I dragged myself out of bed and met up with Ajit, the naturalist. We wandered off to the tea plantation where he explained a little bit about how the tea is grown in the area. The scenery once again was sublime, everywhere greenery, in the form of tea, coffee and pepper plantations, and of course thick forest. This was a sight common in Wayanad. I didn’t even know that tea and coffee could even grow in the same region. This place also seems to be a birder’s paradise, and although I myself am not so clued up about the local species, I couldn’t help but notice the amazingly bright colours of some of the birds flitting amongst the trees. After the short walk and breakfast, I had to start the next leg of my journey, into Karnataka.
About 3 hours drive from Wayanad I reached the regal city of Mysore. What struck me straight away about Mysore was that this was a well-planned city and the local Maharajahs had incredible foresight in building wide roads and overall the traffic and people seemed far more disciplined than in most other parts of India. First stop was Mysore Palace, a beautiful building showcasing some of the finest memorabilia in India. Mysore is renowned for its royalty and forward-thinking Maharajahs who planned the city so well, and were greatly respected by the public. Nowadays, there is no Maharajah, but their legacy remains through its grand buildings and rich history.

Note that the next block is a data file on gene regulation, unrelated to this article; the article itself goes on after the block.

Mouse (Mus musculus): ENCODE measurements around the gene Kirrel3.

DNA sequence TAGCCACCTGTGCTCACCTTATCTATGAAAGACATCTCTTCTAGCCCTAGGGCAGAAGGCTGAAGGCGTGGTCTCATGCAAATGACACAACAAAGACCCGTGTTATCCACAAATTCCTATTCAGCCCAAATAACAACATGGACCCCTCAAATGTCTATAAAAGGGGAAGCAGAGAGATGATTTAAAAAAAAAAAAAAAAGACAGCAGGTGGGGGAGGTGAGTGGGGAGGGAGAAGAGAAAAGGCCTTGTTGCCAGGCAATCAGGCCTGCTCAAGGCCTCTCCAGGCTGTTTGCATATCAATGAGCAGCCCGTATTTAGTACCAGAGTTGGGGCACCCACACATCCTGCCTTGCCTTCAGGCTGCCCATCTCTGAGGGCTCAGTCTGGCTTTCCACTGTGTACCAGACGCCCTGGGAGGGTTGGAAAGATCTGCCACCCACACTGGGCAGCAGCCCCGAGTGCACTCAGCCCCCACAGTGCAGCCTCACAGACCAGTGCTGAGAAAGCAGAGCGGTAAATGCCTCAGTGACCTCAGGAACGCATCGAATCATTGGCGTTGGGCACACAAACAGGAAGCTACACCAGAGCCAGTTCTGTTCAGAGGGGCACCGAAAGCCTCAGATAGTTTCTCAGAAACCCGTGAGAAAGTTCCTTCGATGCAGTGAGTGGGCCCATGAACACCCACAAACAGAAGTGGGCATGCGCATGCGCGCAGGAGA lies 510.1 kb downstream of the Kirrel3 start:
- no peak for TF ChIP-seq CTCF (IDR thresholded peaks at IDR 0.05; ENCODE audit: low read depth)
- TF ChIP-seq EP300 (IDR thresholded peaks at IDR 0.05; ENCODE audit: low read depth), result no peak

I was visiting during the festival period of Dusshera, and Mysore has the most elaborate celebrations throughout India. The highlight of this is the elephant procession through the city, where the chosen elephant is colourfully ‘dressed’ and adorned with gold, and the idol of the Goddess Parvati (Lord Shiva’s wife) is paraded through the city. Unfortunately I had to leave on Dussehra day itself, but nonetheless I was able to witness the other festivities and religious celebrations.
Later in the evening I made my way up Chamundi Hill to get an aerial view of Mysore. Dead on 7pm Mysore Palace was illuminated. Apparently over 100,000 bulbs are used to light up the palace! This usually only happens for 30mins on a Saturday and Sunday, but being Dussehra it happened every night during the course of the 10 day festival. Chamundi is also renowned for its statue of Nandi (Lord Shiva’s vehicle – the bull). This Nandi was huge in size and had been immaculately carved out of the natural rock and was black in colour. Devotees showered it with offerings of fruit, coconut and flowers.
It was a nice way to wrap up the day. Tomorrow I head off in the morning to the nearby Somnathpur Temples and hope to have enough time to visit Mysore’s famous Devrajah Market.